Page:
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US Methanol, LLC v. CDI Corp.

United States District Court, S.D. West Virginia, Charleston Division

October 21, 2019

US METHANOL, LLC, Plaintiff,
v.
CDI CORPORATION, et al., Defendants.

          MEMORANDUM OPINION AND ORDER

          JOSEPH R. GOODWIN, UNITED STATES DISTRICT JUDGE

         Pending before the court is Defendant CDI Corporation's Motion to Dismiss [ECF No. 5]. For the reasons that follow, the Motion is GRANTED in part and DENIED in part.

         I. Background

         As alleged in the complaint, on November 10, 2016, CDI Corporation (“CDI”) and U.S. Methanol LLC (“US Methanol”) entered into an On-Site Staffing Services Agreement (“Agreement”). In the Agreement, CDI contracted to provide an employee to U.S. Methanol for engineering services related to the design of the foundation of a methanol plant. The complaint alleges CDI breached its contractual duties by not providing an adequate engineer and by failing to adequately design the foundation for the project. U.S. Methanol suffered damages as a result. U.S. Methanol commenced the current action against CDI and the employee CDI provided, Randall Chase.

         The complaint alleges five counts: Count I, Breach of Contract Against CDI; Count II, Professional Negligence and/or Negligence Against Randall Chase; Count III, Professional Negligence and/or Negligence Against CDI; Count IV, Negligent Selection, Recommendation and Placement Against CDI; and Count V, Vicarious Liability of CDI for Professional Negligence and/or Negligence of Randall Chase.

         On April 11, 2019, CDI moved to dismiss the claims against it for failure to state a claim under Rule 12(b)(6) of the Federal Rules of Civil Procedure.

         The court construes the motion before us as a motion to dismiss and will only consider the pleadings and any “documents incorporated into the complaint by reference, as well as those attached to the motion to dismiss, so long as they are integral to the complaint and authentic.” United States ex rel. Oberg v. Pa. Higher Educ. Assistance Agency, 745 F.3d 131, 136 (4th Cir. 2014). Because the complaint incorporates the Agreement, the court will consider the Agreement in deciding the motion to dismiss. The court will not consider the additional attached exhibits by CDI, including the emails in Exhibit B and the affidavit in Exhibit C. The court also will not consider the attached Exhibit A in U.S. Methanol's response.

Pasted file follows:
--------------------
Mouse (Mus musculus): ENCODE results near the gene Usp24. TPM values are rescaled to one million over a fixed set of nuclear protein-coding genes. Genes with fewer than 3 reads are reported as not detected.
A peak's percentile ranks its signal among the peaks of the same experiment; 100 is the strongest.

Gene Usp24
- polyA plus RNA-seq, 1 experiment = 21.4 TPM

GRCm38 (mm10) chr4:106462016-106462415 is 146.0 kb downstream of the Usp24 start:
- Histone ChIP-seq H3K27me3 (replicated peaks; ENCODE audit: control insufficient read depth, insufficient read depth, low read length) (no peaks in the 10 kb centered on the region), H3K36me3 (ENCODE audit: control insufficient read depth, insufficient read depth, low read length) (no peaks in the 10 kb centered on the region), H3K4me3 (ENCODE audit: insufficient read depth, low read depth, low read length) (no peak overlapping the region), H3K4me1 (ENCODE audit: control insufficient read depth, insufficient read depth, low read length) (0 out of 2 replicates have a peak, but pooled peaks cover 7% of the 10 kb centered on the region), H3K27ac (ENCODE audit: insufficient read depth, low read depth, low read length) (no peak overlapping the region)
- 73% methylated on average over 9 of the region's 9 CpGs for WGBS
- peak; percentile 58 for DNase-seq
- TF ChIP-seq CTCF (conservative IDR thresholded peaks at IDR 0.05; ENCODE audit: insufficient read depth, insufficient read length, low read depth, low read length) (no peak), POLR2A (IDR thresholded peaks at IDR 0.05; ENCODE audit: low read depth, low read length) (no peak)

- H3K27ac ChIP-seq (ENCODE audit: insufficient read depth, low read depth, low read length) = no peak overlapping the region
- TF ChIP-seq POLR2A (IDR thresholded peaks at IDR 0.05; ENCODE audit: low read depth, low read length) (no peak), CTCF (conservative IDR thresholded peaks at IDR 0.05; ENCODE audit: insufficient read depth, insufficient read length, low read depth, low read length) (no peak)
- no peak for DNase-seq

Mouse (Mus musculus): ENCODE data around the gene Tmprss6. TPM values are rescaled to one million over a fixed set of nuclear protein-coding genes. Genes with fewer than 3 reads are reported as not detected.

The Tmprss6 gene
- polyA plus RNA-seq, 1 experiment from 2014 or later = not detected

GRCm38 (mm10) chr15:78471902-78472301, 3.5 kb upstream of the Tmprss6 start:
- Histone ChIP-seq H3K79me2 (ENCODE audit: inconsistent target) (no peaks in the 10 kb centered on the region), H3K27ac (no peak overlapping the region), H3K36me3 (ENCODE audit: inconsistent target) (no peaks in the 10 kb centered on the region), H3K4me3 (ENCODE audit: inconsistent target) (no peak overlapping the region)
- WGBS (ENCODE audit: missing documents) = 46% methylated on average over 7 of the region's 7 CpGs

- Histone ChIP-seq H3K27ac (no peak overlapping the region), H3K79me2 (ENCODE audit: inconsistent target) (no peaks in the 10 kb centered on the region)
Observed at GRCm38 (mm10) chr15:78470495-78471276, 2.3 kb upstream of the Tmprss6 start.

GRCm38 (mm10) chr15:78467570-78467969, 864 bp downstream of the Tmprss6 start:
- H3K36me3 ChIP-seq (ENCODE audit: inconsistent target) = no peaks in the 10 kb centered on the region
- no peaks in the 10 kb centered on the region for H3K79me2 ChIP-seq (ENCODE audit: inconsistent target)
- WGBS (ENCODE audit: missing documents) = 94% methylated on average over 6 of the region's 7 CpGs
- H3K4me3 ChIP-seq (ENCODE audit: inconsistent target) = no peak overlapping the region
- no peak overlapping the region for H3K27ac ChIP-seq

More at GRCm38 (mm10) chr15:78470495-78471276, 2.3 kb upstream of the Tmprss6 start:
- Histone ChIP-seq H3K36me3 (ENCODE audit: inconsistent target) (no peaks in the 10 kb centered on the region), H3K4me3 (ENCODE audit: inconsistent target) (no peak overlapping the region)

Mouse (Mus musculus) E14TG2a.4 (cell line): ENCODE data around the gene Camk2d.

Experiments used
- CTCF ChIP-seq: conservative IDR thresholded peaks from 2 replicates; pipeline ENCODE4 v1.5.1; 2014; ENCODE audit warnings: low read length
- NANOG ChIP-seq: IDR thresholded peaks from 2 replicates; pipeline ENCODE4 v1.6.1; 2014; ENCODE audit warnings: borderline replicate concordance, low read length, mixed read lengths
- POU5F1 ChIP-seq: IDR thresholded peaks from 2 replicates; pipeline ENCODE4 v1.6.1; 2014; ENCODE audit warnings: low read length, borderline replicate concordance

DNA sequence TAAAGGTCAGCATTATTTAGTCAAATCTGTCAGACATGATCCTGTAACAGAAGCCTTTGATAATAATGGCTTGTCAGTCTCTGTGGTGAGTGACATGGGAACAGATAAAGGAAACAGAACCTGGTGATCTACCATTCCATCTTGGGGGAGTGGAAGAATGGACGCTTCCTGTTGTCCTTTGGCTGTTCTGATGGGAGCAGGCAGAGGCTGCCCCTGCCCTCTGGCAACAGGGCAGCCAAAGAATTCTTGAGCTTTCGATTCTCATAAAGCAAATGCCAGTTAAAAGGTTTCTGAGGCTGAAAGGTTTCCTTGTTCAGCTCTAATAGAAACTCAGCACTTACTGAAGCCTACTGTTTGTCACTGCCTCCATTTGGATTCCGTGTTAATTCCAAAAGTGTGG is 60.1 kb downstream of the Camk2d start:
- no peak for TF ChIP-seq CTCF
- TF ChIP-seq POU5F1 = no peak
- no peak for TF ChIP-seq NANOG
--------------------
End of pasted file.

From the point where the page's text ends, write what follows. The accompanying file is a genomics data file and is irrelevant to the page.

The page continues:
II. Legal Standard

         Federal Rule of Civil Procedure 8(a)(2) requires only “a short and plain statement of the claim showing that the pleader is entitled to relief.” Fed.R.Civ.P. 8(a)(2). “When ruling on a motion to dismiss, courts must accept as true all of the factual allegations contained in the complaint and draw all reasonable inferences in favor of the plaintiff.” Farnsworth v. Loved Ones in Home Care, LLC, No. 2:18-CV- 01334, 2019 WL 956806, at *1 (S.D. W.Va. Feb. 27, 2019) (citing E.I. du Pont de Nemours & Co. v. Kolon Indus., Inc., 637 F.3d 435, 440 (4th Cir. 2011)).

         To survive a motion to dismiss, the plaintiff's factual allegations, taken as true, must “state a claim to relief that is plausible on its face.” Robertson v. Sea Pines Real Estate Co., 679 F.3d 278, 288 (4th Cir. 2012) (quoting Ashcroft v. Iqbal, 556 U.S. 662, 678 (2009)). The plausibility standard is not a probability requirement, but “asks for more than a sheer possibility that a defendant has acted unlawfully.” Iqbal, 556 U.S. at 678 (citing Be l Atl. Corp. v. Twombly, 550 U.S. 544, 556 (2007)). Although “the complaint must contain sufficient facts to state a claim that is plausible on its face, it nevertheless need only give the defendant fair notice of what the claim is and the grounds on which it rests.” Ha l v. DIRECTV, LLC, 846 F.3d 757, 777 (4th Cir. 2017). Thus, “a complaint is to be construed liberally so as to do substantial justice.” Id.

         III. Discussion

         1. Breach of Contract

         US Methanol alleges in Count I that CDI breached its contractual duties to U.S. Methanol in the Agreement.

         A breach of contract action in West Virginia requires “(1) the existence of a valid, enforceable contract; (2) that the plaintiff has performed under the contract; (3) that the defendant has breached or violated its duties or obligations under the contract; and (4) that the plaintiff has been injured as a result.” Safeco Ins. Co. of Am. v. Mountaineer Grading Co., No. 2:10-CV-01301, 2012 WL 830158, at *4 (S.D. W.Va. Mar. 9, 2012). A court “deciding disputes about the meaning of a contract…will ...


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